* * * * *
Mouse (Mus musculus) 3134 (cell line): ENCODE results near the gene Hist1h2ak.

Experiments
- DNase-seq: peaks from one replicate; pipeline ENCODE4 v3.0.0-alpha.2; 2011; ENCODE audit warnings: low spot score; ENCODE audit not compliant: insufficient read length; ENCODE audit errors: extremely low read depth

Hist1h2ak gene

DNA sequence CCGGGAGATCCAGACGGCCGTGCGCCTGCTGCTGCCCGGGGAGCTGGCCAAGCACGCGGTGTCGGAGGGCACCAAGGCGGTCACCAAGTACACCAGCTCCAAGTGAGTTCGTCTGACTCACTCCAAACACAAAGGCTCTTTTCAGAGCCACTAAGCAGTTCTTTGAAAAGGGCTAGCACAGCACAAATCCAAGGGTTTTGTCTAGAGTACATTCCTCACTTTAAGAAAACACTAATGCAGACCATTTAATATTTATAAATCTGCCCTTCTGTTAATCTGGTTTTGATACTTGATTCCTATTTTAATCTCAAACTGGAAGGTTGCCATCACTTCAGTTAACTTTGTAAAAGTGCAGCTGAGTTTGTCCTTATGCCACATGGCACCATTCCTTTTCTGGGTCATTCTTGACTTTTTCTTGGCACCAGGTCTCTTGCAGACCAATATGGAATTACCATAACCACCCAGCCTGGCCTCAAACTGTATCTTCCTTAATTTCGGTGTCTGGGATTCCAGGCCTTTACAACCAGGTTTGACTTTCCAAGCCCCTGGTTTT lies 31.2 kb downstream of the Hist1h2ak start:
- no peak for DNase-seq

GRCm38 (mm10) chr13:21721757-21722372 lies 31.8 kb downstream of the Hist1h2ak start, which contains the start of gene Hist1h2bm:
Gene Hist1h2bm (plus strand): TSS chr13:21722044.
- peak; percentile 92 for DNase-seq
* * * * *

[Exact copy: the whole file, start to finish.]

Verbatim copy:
Mouse (Mus musculus) 3134 (cell line): ENCODE results near the gene Hist1h2ak.

Experiments
- DNase-seq: peaks from one replicate; pipeline ENCODE4 v3.0.0-alpha.2; 2011; ENCODE audit warnings: low spot score; ENCODE audit not compliant: insufficient read length; ENCODE audit errors: extremely low read depth

Hist1h2ak gene

DNA sequence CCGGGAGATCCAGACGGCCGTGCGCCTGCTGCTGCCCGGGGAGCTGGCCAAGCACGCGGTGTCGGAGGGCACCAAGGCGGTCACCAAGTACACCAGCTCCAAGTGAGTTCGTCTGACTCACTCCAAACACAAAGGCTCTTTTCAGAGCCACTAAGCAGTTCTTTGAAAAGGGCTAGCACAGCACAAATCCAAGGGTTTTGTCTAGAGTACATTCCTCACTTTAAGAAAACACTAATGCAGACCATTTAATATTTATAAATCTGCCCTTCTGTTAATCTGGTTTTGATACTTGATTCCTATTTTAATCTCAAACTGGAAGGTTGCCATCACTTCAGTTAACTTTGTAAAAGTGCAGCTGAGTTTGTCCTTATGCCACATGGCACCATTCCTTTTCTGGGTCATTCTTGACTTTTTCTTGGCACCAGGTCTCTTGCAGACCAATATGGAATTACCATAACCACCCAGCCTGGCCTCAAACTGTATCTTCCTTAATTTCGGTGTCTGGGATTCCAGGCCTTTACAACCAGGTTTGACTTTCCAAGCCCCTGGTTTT lies 31.2 kb downstream of the Hist1h2ak start:
- no peak for DNase-seq

GRCm38 (mm10) chr13:21721757-21722372 lies 31.8 kb downstream of the Hist1h2ak start, which contains the start of gene Hist1h2bm:
Gene Hist1h2bm (plus strand): TSS chr13:21722044.
- peak; percentile 92 for DNase-seq